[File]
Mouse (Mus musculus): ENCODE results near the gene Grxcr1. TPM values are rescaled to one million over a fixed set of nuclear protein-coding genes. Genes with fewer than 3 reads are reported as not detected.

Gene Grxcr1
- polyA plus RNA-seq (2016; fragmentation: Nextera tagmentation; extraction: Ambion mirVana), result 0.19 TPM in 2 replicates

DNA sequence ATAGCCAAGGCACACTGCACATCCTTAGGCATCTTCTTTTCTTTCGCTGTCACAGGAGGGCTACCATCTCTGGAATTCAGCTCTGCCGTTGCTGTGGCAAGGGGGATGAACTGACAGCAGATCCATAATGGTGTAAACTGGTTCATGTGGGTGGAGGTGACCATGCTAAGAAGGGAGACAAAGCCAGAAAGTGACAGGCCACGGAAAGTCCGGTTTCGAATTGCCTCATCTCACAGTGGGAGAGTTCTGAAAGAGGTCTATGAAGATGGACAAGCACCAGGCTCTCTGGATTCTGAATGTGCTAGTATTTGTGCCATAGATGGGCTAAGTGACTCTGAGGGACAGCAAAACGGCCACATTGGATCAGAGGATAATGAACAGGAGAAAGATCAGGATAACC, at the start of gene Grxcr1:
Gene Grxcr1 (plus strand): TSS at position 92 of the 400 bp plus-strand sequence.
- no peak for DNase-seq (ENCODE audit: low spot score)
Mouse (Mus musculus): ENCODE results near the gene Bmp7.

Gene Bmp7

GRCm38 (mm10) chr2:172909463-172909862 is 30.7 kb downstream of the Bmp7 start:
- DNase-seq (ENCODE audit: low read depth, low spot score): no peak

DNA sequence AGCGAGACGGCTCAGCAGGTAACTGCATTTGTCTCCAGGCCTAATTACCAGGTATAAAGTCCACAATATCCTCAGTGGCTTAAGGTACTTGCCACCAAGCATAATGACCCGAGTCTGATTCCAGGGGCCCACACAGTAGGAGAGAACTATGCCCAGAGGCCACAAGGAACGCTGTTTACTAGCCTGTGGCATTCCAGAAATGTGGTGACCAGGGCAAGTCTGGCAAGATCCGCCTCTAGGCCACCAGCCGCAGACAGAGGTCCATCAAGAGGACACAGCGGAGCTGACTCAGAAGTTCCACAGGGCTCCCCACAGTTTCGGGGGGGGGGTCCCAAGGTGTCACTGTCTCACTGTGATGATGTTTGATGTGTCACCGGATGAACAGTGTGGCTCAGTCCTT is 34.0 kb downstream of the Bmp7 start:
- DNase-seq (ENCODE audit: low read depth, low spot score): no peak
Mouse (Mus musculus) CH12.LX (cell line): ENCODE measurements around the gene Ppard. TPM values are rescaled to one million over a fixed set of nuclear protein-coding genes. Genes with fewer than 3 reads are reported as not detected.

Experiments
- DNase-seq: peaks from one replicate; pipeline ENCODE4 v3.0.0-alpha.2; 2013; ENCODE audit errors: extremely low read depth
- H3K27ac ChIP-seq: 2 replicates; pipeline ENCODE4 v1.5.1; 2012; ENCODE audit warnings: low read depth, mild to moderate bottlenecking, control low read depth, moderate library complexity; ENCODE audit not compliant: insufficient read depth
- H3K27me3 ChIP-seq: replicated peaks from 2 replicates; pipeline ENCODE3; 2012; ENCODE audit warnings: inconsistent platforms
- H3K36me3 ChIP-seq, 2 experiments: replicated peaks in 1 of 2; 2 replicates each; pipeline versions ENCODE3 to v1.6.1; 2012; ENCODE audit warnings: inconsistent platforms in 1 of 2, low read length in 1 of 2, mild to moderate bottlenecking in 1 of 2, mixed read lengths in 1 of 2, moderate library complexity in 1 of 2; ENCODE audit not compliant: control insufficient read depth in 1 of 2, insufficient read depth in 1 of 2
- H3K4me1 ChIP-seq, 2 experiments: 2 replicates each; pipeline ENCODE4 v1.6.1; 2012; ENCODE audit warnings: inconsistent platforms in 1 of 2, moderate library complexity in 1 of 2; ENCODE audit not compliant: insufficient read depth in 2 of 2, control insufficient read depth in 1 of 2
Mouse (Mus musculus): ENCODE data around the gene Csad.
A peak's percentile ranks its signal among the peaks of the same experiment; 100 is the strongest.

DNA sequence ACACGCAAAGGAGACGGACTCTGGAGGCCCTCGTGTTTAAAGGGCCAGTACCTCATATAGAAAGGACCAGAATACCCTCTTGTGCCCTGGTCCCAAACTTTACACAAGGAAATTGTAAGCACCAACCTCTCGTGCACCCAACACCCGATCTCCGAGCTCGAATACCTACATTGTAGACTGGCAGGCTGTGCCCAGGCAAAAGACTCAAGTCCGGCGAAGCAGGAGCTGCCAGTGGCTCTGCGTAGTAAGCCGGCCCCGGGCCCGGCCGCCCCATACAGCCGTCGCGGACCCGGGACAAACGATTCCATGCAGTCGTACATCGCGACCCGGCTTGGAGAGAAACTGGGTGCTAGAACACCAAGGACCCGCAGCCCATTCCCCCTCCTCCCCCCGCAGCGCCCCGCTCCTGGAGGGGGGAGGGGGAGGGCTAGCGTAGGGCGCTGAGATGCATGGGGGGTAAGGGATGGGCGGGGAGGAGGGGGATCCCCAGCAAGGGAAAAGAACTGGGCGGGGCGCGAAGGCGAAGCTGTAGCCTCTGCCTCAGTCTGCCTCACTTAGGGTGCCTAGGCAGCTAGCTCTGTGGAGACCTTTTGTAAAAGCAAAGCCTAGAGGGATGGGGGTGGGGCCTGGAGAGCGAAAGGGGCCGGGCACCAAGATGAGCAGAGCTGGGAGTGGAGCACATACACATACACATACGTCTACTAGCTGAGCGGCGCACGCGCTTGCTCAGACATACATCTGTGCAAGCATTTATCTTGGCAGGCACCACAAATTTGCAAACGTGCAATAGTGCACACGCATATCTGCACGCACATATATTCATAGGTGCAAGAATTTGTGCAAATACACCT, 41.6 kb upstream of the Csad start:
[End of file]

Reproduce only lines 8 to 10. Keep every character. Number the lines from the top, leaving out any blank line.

Gene Bmp7

GRCm38 (mm10) chr2:172909463-172909862 is 30.7 kb downstream of the Bmp7 start:
- DNase-seq (ENCODE audit: low read depth, low spot score): no peak